The fact that fines for infractions and misdemeanors provides a source of income for government offices and/or officials provides those same officials with a perverse incentive to abuse innocent citizenry in order to obtain those funds. (For example, red light cameras have long been criticized for being revenue generators for local governments, rather than devices that actually enhance safety.) If instead of fines going to fund government agencies, all fines for all infractions/crimes had to paid in the form of paper cash (not checks, but actual paper cash), and that cash, upon payment, was then promptly publicly shredded/burned, this would result in punishing the guilty by exactly the same amount as before, but would not give an incentive to police and/or courts to issue unfair tickets or make unfair rulings. Note also that this is NOT wanton destruction of wealth, since paper currency is not actually wealth at all. Rather, burning paper currency simply reduces the amount of currency relative to the goods and services (which are actual wealth) produced in/by society, thus making every other unit of the subject currency slightly more valuable, e.g., a traffic violator’s burned cash in US dollars is thus transferred/redistributed invisibly and proportionally to and among all other US dollars existing worldwide, rather than to any specific and potentially corruptible authority.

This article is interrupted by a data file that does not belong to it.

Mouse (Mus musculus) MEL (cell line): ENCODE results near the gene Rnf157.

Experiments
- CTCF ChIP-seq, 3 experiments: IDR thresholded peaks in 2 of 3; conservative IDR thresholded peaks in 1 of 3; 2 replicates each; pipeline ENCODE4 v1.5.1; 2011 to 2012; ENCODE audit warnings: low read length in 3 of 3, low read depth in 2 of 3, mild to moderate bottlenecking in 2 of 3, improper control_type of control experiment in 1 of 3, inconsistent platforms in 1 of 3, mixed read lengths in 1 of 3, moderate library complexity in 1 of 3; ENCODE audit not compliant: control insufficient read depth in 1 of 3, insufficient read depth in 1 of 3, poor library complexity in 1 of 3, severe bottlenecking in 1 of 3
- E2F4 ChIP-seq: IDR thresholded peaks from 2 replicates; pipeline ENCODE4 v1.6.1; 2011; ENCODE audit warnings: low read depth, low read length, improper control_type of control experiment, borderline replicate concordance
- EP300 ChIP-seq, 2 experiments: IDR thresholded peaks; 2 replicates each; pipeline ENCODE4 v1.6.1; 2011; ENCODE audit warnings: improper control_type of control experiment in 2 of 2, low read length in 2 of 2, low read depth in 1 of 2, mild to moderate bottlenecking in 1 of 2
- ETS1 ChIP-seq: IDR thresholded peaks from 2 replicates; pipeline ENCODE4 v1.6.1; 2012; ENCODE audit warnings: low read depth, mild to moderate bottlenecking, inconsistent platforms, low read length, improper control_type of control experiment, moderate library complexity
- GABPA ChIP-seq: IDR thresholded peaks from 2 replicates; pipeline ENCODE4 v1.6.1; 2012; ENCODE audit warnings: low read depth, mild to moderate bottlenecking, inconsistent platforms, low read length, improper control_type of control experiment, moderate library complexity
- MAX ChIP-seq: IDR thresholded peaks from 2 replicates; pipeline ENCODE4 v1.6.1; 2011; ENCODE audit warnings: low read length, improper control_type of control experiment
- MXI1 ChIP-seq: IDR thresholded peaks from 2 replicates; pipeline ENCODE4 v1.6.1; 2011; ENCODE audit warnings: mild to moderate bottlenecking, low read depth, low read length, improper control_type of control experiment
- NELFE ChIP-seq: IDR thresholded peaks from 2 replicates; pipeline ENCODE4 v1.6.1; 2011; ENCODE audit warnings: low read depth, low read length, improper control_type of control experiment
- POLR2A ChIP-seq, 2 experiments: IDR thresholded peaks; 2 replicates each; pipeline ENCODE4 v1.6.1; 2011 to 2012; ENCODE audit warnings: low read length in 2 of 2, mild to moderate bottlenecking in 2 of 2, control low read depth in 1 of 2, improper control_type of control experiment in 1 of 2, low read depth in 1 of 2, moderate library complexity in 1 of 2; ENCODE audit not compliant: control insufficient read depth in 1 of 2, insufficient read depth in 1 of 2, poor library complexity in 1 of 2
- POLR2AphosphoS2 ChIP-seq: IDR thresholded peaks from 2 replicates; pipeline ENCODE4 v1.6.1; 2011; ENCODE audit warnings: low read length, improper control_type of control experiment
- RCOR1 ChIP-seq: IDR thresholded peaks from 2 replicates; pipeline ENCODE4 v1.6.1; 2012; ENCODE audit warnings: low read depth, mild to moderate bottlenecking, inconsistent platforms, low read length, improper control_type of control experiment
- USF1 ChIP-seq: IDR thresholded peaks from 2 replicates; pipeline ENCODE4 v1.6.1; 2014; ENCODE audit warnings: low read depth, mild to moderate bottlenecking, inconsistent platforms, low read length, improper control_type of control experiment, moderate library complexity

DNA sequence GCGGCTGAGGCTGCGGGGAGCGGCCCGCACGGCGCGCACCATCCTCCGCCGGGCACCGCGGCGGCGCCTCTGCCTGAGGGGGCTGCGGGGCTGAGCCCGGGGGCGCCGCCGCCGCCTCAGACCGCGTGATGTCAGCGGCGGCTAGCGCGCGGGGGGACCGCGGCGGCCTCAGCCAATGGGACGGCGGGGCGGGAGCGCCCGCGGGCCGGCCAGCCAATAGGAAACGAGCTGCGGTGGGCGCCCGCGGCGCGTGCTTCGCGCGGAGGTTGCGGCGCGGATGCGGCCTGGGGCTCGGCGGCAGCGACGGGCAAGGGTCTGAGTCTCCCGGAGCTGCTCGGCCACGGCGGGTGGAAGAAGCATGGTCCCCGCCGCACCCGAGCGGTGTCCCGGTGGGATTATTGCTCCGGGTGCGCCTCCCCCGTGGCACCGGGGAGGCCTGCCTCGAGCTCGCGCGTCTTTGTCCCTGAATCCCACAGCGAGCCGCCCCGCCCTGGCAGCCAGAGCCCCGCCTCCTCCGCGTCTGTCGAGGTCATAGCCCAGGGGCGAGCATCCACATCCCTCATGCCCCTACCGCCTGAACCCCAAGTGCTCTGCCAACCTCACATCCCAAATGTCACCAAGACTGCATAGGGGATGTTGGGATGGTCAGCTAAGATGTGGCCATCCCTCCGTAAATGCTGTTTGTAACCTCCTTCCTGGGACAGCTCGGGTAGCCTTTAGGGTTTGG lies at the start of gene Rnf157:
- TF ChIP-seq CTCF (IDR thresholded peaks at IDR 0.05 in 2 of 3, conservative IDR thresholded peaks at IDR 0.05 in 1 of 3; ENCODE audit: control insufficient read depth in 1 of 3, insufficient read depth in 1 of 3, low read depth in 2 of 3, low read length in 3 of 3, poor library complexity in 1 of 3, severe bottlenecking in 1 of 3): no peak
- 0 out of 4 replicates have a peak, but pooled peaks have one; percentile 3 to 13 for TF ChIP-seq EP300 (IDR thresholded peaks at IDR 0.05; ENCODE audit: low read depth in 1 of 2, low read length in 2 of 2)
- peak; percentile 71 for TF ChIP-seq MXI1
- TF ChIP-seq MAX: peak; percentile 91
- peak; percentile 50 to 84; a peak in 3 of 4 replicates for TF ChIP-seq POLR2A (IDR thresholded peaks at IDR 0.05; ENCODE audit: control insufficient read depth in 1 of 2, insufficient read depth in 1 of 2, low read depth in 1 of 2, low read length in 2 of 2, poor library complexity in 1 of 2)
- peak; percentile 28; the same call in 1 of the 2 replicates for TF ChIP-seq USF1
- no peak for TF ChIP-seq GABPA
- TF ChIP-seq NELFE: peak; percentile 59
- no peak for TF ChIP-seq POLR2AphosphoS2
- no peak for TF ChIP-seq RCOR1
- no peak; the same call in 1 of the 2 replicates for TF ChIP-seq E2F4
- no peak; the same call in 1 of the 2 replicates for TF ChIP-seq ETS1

You forget that fines don’t go to those who hand out the fines or make rulings about them (at least not in civilized countries), not even to their bosses. Income from fines may be earmarked for social security or the military or whatever. The people who decide about fines and the people who benefit from that source of income are separated.
No, they are not separated enough.
See, for example, http://www.wtsp.com/news/topstories/article/316418/250/10-News-Investigators-discover-short-yellow-lights
There’s always a risk that say a governor changes the rules to generate more income through fines, but the actual police offers and judges are a different matter so any changes would hurt everyone equally. Shredding money prevents it from being earmarked (for example using the income of traffic fines to boost medical spending roughly equal to the cost of treatment of traffic accident victims.)
Coincidentally, I had this same thought about two days ago after reading something in a magazine about how police departments use asset forfeiture to line their coffers.